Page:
I've often heard the statistics about the large percentage of college graduates whose careers are unrelated to their undergraduate majors.
A college education is valued for refining thinking and communication skills necessary for success in most careers, and, for some people, a four-year affair with their subject of choice is enough for a lifetime. I can't explain the phenomenon, but I can tell you that I am an exception.
I began building my career during my very first semester at William and Mary when I took ENST 101, the introductory course for the Environmental Science and Policy track. The academic decisions I made over the next four years were influenced by both the material I learned in ENST classes and by the guidance I received from the department's interdisciplinary group of professors.
By graduation, I had finished majors in biology and environmental science, studied abroad for a semester taking field ecology courses, and interned in environmental research for three summers. I was unsatisfied with only four years of these experiences, and imagined my future filled with more classes and field work. Consequently, my life post-WM is an extension of my life as an undergrad, and I'm still expanding on the knowledge base I acquired as a William and Mary student.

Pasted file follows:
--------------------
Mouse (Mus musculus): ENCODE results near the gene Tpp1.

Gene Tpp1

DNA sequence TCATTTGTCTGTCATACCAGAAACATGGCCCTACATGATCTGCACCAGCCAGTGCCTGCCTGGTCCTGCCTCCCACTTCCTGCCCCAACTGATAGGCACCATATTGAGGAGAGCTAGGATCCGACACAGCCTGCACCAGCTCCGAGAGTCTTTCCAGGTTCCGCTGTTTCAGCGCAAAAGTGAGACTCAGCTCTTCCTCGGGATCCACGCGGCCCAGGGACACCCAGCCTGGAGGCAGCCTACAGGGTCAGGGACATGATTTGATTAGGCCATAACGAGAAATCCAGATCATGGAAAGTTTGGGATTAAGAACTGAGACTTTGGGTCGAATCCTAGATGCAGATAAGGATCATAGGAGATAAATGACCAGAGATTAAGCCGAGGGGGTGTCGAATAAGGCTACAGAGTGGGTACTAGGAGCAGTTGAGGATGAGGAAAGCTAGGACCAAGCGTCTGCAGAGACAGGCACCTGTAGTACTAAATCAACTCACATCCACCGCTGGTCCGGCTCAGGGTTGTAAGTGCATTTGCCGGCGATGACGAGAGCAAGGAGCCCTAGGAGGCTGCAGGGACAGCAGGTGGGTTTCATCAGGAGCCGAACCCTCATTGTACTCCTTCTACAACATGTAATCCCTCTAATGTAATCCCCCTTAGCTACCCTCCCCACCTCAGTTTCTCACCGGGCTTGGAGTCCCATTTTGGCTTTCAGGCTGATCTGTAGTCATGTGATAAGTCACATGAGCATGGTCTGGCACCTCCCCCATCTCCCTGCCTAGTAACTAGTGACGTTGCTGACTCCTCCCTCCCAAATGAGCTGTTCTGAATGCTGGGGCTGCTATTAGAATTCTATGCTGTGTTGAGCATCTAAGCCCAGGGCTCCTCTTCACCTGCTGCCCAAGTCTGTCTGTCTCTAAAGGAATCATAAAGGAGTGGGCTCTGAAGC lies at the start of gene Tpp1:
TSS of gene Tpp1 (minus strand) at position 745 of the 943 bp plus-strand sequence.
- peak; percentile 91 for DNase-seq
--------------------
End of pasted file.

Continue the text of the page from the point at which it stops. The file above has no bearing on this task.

I'm a first-year grad student in the Department of Ecology and Evolution at SUNY Stony Brook, where I'll be a student for another six years. I decided to go straight for the Ph.D. after undergrad, without taking a year off and without getting a master's. I am currently taking classes, teaching undergraduate biology labs and planning my dissertation. The interdisciplinary approach of the environmental science track required that I learn not only the principles of ecology (the biological component and my primary interest), but also those of geology, chemistry, math, and even sociology and philosophy. I gained a 360 degree view of environmental issues that facilitates my success today as a student, teacher and researcher.
As a teacher, I've had the opportunity to sneak in environmental examples while covering basic topics in biology. For example, while lecturing about pH and buffers, I explained to my students how limestone foundations in lakes and soils can buffer the effects of acid rain. I remember struggling with chemistry only three years ago and wondering how any of it was important for my planned career. Now I am in a position to motivate environmentally-concerned students like me, while of course trying not to irk all of the pre-meds.
As for my own research, I'm in the process of writing a review paper on exotic forest pathogens and plan to spend my summer in California working in a lab that studies an introduced fungal disease attacking pine trees. After finishing my doctorate, I plan to remain in school and become an ecology professor, ensuring the immortality of my undergrad academic life!